# Difference between revisions of "Step"

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* plot the third point | * plot the third point | ||

This whole collection of steps comprises the solution. Unlike the algebra illustration, no single step is "the answer" nor are some steps "intermediate." | This whole collection of steps comprises the solution. Unlike the algebra illustration, no single step is "the answer" nor are some steps "intermediate." | ||

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+ | For more information, see also the [http://learnlab.web.cmu.edu/ DataShop] documentation [https://learnlab.web.cmu.edu/datashop/help?page=terms here]. |

## Latest revision as of 09:57, 7 June 2007

A step is an observable part of the solution to a problem.

Because steps are observable, they are partly determined by the user interface available to the student for solving the problem. For instance, suppose a student is solving 12-2*x=25 for x on paper, and the student writes

- 12-2*x=25
- 2*x=13
- x=7.5

These three lines comprise three steps in solving the problem. Note that the last step is incorrect; steps can be incorrect and/or irrelevant to solving the problem. Note also that the student has done several mental algebraic operations per step. Although our analyses would be much easier if students applied just one knowledge component per step, that is not always the case.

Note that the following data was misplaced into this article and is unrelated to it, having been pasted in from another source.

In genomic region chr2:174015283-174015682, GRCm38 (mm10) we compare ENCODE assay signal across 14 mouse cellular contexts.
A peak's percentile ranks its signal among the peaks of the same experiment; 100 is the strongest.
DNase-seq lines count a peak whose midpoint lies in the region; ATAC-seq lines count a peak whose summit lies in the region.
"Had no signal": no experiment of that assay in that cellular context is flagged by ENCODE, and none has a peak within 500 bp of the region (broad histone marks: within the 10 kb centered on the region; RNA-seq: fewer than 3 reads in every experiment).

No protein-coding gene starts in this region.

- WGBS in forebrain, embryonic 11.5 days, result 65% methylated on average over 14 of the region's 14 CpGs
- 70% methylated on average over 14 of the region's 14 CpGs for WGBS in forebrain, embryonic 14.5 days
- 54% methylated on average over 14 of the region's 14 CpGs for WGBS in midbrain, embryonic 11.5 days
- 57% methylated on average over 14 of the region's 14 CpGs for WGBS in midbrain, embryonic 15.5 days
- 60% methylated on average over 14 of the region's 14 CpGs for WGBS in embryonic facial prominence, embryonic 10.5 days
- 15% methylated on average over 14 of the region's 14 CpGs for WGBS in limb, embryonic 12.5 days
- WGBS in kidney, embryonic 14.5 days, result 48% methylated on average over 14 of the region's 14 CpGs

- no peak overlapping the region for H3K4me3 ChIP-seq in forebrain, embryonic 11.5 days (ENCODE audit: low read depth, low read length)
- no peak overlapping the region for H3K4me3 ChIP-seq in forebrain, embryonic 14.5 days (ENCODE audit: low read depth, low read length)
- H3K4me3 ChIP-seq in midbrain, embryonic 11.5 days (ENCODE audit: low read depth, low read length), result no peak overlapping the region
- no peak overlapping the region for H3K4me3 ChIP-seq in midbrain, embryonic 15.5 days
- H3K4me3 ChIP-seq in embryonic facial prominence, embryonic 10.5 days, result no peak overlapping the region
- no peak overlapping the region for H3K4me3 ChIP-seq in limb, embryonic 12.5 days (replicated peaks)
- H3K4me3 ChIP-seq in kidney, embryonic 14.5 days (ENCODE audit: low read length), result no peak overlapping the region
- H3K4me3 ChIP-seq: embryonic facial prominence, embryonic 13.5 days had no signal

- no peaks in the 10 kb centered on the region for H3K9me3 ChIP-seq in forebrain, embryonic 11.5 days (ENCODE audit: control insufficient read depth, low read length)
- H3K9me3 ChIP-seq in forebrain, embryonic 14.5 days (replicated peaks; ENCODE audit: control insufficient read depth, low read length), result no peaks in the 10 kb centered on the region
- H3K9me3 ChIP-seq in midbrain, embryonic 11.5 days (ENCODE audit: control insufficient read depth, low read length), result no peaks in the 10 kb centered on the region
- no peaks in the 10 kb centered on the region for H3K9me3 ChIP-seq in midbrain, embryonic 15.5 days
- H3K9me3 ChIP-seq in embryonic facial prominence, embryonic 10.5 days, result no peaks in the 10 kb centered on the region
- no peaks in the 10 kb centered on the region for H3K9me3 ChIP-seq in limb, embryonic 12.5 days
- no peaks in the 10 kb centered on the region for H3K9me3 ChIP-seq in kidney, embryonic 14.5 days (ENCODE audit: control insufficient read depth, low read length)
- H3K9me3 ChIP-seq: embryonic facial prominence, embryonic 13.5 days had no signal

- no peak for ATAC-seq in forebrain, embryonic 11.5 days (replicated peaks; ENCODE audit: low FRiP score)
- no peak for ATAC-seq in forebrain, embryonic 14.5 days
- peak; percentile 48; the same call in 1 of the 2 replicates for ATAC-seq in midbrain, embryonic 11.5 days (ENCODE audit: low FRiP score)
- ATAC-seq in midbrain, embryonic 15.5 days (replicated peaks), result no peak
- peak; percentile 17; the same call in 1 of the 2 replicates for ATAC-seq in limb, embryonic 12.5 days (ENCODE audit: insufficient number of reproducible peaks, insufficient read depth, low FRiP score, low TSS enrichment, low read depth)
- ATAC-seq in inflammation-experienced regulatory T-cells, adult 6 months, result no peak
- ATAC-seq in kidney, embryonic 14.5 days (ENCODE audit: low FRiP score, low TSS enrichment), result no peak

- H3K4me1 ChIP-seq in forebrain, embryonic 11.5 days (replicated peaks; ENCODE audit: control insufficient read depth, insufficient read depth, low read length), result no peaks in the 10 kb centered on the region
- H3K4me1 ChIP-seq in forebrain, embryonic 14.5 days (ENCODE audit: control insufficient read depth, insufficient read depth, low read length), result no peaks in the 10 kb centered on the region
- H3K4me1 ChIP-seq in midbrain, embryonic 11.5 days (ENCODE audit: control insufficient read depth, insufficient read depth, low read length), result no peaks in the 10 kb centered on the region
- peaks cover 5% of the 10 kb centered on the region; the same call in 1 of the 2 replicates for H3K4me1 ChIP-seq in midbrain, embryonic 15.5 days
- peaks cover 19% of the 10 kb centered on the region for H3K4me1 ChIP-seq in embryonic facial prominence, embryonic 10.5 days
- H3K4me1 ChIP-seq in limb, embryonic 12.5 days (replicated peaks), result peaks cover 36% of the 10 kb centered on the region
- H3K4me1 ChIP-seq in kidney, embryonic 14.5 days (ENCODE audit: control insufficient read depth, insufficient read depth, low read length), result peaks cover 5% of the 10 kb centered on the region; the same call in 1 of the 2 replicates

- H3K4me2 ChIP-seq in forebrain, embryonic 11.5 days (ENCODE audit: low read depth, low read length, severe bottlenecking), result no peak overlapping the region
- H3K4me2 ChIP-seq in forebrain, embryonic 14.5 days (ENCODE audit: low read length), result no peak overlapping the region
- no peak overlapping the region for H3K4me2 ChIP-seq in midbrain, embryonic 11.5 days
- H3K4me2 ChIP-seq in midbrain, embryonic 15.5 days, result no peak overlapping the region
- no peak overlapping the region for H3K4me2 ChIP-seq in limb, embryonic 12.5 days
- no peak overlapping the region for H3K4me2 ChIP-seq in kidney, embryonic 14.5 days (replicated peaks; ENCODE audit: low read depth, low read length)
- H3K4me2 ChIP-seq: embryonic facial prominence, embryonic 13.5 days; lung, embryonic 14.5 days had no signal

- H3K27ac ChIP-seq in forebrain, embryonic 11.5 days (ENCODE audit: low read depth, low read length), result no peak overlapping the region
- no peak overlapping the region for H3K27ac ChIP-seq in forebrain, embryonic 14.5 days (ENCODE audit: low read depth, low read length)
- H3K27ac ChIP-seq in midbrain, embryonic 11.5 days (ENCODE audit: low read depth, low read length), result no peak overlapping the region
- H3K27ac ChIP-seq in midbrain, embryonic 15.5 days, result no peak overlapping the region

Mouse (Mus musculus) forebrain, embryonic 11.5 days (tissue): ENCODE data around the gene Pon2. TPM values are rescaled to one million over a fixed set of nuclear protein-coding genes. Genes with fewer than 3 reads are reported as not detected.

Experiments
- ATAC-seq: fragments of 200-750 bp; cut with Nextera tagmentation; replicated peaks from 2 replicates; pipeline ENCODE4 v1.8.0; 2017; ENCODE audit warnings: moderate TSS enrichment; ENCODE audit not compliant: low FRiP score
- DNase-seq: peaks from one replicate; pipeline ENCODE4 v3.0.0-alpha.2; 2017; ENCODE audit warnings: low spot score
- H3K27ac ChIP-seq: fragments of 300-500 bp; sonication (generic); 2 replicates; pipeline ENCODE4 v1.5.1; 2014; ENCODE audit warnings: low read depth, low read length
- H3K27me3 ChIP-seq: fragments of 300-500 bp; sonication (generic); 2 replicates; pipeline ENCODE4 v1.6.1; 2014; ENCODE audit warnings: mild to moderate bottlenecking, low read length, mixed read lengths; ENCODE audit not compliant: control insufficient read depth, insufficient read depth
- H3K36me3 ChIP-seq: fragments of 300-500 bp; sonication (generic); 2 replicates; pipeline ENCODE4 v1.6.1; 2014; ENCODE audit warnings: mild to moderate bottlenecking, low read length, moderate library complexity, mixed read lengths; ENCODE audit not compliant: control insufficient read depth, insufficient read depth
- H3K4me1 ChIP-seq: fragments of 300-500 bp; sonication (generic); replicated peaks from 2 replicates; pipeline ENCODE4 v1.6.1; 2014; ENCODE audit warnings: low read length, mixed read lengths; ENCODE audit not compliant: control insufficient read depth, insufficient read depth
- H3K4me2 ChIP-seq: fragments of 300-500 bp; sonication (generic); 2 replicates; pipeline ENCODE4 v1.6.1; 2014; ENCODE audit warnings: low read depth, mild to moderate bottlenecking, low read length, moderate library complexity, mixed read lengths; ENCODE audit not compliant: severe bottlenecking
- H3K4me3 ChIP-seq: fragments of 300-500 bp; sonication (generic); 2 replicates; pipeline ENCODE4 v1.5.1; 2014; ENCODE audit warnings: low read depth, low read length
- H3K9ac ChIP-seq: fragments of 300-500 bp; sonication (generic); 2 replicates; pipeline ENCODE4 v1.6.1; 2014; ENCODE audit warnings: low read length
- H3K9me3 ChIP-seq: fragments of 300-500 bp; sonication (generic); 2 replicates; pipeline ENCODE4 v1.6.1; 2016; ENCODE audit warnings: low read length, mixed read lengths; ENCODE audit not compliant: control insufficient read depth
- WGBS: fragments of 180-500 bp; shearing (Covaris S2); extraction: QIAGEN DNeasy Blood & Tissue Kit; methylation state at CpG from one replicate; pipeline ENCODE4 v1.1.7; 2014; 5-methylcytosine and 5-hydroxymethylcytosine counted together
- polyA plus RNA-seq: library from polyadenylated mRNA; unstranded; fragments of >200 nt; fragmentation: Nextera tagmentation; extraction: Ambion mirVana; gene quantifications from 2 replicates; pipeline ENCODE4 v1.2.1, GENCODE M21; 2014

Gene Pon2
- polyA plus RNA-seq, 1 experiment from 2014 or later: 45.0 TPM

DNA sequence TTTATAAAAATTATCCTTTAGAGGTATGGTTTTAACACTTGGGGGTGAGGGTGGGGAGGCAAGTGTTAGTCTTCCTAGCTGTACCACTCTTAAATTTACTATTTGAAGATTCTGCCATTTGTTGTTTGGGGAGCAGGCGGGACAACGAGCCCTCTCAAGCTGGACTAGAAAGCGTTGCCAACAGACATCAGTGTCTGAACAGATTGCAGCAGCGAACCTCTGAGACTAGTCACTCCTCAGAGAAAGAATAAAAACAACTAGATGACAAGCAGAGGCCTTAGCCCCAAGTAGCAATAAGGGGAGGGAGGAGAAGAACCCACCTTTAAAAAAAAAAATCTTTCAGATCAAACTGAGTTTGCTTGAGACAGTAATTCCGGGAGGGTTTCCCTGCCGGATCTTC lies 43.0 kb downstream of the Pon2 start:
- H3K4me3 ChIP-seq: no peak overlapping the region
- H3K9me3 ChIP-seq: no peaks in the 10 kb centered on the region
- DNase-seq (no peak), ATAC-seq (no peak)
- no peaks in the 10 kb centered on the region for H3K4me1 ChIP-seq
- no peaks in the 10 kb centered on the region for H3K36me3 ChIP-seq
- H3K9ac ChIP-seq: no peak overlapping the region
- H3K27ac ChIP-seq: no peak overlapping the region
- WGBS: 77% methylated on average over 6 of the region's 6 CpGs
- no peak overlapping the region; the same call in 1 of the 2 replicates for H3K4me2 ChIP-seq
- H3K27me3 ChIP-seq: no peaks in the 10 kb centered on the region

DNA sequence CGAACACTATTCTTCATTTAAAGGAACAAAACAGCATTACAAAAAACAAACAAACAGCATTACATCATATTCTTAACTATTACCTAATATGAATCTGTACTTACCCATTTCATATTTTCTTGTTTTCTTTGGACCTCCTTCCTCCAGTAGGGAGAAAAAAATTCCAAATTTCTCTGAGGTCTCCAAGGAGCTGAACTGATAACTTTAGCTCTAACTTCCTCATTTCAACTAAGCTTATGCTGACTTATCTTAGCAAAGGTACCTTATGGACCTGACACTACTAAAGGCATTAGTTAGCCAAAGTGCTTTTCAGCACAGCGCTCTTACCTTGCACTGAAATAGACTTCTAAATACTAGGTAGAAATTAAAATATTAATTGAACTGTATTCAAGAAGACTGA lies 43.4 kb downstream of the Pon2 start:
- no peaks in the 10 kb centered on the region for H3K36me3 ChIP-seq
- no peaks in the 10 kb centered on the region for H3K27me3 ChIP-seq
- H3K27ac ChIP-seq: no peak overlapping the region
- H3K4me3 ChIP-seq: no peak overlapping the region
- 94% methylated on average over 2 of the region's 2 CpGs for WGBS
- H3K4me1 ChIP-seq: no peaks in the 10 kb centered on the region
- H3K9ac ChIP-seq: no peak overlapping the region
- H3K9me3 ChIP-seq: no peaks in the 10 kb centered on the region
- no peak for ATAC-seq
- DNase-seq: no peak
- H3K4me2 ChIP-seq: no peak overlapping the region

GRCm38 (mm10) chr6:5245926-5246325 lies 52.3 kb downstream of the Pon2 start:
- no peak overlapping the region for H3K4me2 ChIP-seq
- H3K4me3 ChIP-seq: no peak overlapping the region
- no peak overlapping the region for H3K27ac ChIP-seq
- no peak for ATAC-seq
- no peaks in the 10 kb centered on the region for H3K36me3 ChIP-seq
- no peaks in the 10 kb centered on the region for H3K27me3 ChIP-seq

In the algebra illustration above, the last step was the answer to the problem, and the others were intermediate steps that are not strictly necessary for solving the problem; some instructors might accept a solution that lacked the intermediate steps. However, some problems require filling out forms or construction other multi-part solutions. For instance, consider a problem whose answer requires defining axes for a Cartesian graph and plotting 3 points on it. A typical user interface for such a problem would result in these steps:

- label the x-axis
- choose the minimal value for the x-axis
- choose the maximal value for the x-axis
- choose the tick mark spacing for the x-axis
- label the y-axis
- choose the minimal value for the y-axis
- choose the maximal value for the y-axis
- choose the tick mark spacing for the y-axis
- plot the first point
- plot the second point
- plot the third point

This whole collection of steps comprises the solution. Unlike the algebra illustration, no single step is "the answer" nor are some steps "intermediate."

For more information, see also the DataShop documentation here.